About 800 years ago, parts of the American southwest experienced cataclysmic levels of violence, with almost every person in the ancient society affected, new research suggests.
Between A.D. 1140 and A.D. 1180, about nine out of 10 skeletons from around the Mesa Verde region in Colorado show signs of head trauma or blows to the arms, according to a new study published in the July issue of the journal American Antiquity.
"We’ve concentrated on one thing, and that is trauma, especially to the head and portions of the arms," study co-author Tim Kohler, an archaeologist at Washington State University in Pullman, Washington, said in a statement. "That’s allowed us to look at levels of violence through time in a comparative way." [Fight, Fight, Fight: The History of Human Aggression]
Researchers are unsure why society in this region took a turn for the worse around this time, while ancient inhabitants further south in New Mexico lived relatively peacefully. The new findings shed light on why the ancient settlers around the Mesa Verde region mysteriously vanished over the course of only three decades in the late 1200s.
Ancient baby boom
In a study earlier this year analyzing the same burial plots, Kohler and his colleagues found that from A.D. 500 until about 1300, the ancient southwest experienced a prolonged baby boom. During that period, each woman had an average of more than six children in her lifetime, a higher fertility rate than is seen anywhere else in the modern world. A shift from a nomadic existence to a settled agricultural lifestyle, and specifically plumper, more easily cultivated maize, may have led to this surge in population, the researchers hypothesized.
The growing populations spawned more complex, sophisticated and specialized societies around the northern Rio Grande, in what is now New Mexico. The Rio Grande dwellers shifted from kin-based social networks to affiliating with everyone from their pueblo. Larger pan-pueblo associations, such as medicine societies, also flourished. The ancient inhabitants also developed a specialized expertise in crafts, such as shaping obsidian arrow points, which allowed them to trade across larger pueblo networks.
Around the Rio Grande, the population boom may have ushered in more peaceful ways of living, because people in the specialized society were more reluctant to wage war. If the arrow maker, the beer brewer, the weaver and the potter all need each other's goods to survive, it doesn't make sense to fight, the researchers said.
More people, more problems
But further north, in what is now modern-day Colorado, people didn't adapt well to the denser population environment. Few people developed specialized skills, which meant that each person likely looked out for him- or herself.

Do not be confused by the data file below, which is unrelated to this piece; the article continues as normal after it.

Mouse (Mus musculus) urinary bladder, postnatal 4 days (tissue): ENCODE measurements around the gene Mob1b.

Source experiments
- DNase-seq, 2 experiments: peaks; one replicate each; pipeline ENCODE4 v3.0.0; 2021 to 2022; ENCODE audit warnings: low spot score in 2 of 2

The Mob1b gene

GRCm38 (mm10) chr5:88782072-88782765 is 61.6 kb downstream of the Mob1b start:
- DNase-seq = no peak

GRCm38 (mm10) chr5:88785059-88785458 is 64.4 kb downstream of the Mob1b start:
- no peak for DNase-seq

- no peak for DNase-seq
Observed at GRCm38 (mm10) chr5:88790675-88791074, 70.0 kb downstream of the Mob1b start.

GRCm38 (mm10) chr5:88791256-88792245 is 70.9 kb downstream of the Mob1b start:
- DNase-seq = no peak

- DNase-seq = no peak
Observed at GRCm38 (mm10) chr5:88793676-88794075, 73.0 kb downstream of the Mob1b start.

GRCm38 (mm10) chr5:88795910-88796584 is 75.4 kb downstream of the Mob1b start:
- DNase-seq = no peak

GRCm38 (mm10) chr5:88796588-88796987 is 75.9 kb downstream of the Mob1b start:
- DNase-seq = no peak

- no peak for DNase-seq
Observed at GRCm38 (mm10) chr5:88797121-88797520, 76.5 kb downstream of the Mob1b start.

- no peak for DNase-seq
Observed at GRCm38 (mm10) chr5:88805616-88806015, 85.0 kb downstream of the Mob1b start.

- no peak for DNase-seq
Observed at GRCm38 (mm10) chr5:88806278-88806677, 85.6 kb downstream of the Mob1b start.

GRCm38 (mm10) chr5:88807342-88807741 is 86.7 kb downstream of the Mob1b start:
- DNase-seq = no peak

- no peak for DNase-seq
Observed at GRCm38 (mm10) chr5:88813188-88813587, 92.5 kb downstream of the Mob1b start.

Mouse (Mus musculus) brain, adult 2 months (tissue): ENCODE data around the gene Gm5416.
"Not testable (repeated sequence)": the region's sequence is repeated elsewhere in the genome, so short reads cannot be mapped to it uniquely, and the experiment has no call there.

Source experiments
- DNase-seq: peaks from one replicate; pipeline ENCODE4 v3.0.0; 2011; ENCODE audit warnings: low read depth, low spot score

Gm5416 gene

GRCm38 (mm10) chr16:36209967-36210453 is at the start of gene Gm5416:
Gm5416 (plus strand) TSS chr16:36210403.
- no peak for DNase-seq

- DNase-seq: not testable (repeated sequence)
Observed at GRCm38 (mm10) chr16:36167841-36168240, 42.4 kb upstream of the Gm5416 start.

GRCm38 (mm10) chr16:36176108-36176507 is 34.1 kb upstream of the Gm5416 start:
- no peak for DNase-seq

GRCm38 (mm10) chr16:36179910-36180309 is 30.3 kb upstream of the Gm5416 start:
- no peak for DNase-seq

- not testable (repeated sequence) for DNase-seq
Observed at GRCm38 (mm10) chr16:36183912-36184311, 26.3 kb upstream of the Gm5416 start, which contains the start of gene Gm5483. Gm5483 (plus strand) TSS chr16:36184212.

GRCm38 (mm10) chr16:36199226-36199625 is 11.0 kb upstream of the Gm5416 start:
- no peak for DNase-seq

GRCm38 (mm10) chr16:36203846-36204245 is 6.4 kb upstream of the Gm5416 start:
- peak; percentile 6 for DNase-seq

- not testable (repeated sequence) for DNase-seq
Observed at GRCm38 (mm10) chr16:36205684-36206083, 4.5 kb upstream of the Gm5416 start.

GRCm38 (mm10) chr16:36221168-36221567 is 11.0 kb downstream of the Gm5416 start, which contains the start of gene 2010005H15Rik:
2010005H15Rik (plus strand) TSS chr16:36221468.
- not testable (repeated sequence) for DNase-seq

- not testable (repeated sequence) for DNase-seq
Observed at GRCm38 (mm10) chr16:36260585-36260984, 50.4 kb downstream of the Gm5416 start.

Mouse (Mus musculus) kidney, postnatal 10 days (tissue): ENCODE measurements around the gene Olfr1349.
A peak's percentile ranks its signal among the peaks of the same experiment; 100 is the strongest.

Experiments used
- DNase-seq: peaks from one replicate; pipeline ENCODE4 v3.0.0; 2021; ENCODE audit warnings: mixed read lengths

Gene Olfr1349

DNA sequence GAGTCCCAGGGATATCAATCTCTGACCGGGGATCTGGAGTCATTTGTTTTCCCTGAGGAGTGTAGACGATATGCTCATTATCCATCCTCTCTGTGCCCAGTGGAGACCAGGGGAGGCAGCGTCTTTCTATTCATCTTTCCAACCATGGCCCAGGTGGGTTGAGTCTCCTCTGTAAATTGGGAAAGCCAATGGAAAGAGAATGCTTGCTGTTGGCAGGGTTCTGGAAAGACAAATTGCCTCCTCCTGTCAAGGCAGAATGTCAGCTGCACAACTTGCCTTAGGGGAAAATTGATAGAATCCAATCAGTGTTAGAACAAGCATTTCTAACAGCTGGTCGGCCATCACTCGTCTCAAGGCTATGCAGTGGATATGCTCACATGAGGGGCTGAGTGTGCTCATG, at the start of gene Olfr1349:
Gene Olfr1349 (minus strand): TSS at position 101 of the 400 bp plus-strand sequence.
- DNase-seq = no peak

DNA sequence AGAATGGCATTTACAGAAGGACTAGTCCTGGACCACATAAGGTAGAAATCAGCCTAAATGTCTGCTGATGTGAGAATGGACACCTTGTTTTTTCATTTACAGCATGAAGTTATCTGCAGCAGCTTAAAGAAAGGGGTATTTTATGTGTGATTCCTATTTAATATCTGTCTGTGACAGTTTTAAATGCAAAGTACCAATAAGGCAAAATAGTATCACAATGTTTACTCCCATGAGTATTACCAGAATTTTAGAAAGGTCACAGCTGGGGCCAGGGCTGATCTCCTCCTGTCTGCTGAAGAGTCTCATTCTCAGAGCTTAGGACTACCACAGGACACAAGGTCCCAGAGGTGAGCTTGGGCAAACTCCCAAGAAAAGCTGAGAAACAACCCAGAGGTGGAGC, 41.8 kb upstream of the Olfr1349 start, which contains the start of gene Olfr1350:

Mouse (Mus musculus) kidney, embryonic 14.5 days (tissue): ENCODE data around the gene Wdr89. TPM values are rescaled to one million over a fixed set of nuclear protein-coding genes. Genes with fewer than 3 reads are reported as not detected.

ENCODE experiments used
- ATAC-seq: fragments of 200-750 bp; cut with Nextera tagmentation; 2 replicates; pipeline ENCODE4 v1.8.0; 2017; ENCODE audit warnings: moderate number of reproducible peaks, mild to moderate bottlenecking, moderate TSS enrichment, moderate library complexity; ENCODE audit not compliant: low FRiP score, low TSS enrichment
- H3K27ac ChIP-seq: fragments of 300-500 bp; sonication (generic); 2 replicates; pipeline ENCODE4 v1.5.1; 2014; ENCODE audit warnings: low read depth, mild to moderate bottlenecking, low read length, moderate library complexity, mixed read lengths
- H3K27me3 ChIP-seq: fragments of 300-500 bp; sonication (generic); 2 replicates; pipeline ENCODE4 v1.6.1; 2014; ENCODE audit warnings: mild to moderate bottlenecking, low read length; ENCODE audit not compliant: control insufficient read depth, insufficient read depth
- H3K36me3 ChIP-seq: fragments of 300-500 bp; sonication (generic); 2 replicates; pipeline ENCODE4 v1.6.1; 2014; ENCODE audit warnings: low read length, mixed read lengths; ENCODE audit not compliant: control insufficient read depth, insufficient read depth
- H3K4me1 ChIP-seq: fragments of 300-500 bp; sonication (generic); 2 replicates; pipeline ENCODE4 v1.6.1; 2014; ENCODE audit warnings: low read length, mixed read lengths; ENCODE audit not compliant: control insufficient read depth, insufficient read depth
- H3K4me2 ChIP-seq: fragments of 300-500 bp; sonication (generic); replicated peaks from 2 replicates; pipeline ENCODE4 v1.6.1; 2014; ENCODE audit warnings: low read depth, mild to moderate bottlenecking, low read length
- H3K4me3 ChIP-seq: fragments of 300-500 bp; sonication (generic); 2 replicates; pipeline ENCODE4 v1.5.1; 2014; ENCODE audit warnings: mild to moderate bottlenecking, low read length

"When you don't have specialization in societies, there's a sense in which everybody is a competitor because everybody is doing the same thing," Kohler said.
A wave of settlers from further south didn't help matters. People who lived in the Chaco Canyon civilization attempted to expand into the Mesa Verde region following a drought in the mid-1100s.
"They were resisted," Kohler said in a statement, "but resistance was futile."
For a while, the wealthiest people may have stuck around because they had the most fertile spots, even though people in those pueblos were probably leaving as well. Older people, "who weren’t so anxious to move as the young folks who thought, ‘We could make a better living elsewhere,'" may also have been amongst the last holdouts, Kohler said.
In the final days of those settlements, the remaining few pueblos were likely manned by just a few older people, making them especially vulnerable to raids.
And in the end, the settlements were completely abandoned.
Follow Tia Ghose on Twitterand Google+. Follow Live Science @livescience, Facebook & Google+. Original article on Live Science.
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Tia is the managing editor and was previously a senior writer for Live Science. Her work has appeared in Scientific American, Wired.com and other outlets. She holds a master's degree in bioengineering from the University of Washington, a graduate certificate in science writing from UC Santa Cruz and a bachelor's degree in mechanical engineering from the University of Texas at Austin. Tia was part of a team at the Milwaukee Journal Sentinel that published the Empty Cradles series on preterm births, which won multiple awards, including the 2012 Casey Medal for Meritorious Journalism.
By Laura Geggel